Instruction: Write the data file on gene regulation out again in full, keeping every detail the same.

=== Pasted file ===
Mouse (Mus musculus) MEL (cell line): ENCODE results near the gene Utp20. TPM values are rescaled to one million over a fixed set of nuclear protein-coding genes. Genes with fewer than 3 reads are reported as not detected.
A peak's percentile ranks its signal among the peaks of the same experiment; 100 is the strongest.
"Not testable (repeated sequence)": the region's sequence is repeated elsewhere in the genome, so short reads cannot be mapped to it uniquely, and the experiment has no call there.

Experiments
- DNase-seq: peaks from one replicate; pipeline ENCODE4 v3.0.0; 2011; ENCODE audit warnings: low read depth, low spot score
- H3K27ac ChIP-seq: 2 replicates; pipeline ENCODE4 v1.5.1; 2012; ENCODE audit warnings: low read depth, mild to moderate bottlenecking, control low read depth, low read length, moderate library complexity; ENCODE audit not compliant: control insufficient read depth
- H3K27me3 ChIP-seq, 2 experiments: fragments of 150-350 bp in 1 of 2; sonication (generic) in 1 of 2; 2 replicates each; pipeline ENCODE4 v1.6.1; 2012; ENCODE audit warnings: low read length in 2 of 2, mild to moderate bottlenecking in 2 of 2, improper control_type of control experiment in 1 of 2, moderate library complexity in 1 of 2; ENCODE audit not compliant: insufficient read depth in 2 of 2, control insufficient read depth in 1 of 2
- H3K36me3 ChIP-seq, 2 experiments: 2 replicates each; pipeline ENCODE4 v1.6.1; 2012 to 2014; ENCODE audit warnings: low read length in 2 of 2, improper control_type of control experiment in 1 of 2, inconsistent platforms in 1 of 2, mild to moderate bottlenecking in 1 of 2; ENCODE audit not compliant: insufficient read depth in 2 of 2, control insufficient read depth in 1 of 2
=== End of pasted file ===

Mouse (Mus musculus) MEL (cell line): ENCODE results near the gene Utp20. TPM values are rescaled to one million over a fixed set of nuclear protein-coding genes. Genes with fewer than 3 reads are reported as not detected.
A peak's percentile ranks its signal among the peaks of the same experiment; 100 is the strongest.
"Not testable (repeated sequence)": the region's sequence is repeated elsewhere in the genome, so short reads cannot be mapped to it uniquely, and the experiment has no call there.

Experiments
- DNase-seq: peaks from one replicate; pipeline ENCODE4 v3.0.0; 2011; ENCODE audit warnings: low read depth, low spot score
- H3K27ac ChIP-seq: 2 replicates; pipeline ENCODE4 v1.5.1; 2012; ENCODE audit warnings: low read depth, mild to moderate bottlenecking, control low read depth, low read length, moderate library complexity; ENCODE audit not compliant: control insufficient read depth
- H3K27me3 ChIP-seq, 2 experiments: fragments of 150-350 bp in 1 of 2; sonication (generic) in 1 of 2; 2 replicates each; pipeline ENCODE4 v1.6.1; 2012; ENCODE audit warnings: low read length in 2 of 2, mild to moderate bottlenecking in 2 of 2, improper control_type of control experiment in 1 of 2, moderate library complexity in 1 of 2; ENCODE audit not compliant: insufficient read depth in 2 of 2, control insufficient read depth in 1 of 2
- H3K36me3 ChIP-seq, 2 experiments: 2 replicates each; pipeline ENCODE4 v1.6.1; 2012 to 2014; ENCODE audit warnings: low read length in 2 of 2, improper control_type of control experiment in 1 of 2, inconsistent platforms in 1 of 2, mild to moderate bottlenecking in 1 of 2; ENCODE audit not compliant: insufficient read depth in 2 of 2, control insufficient read depth in 1 of 2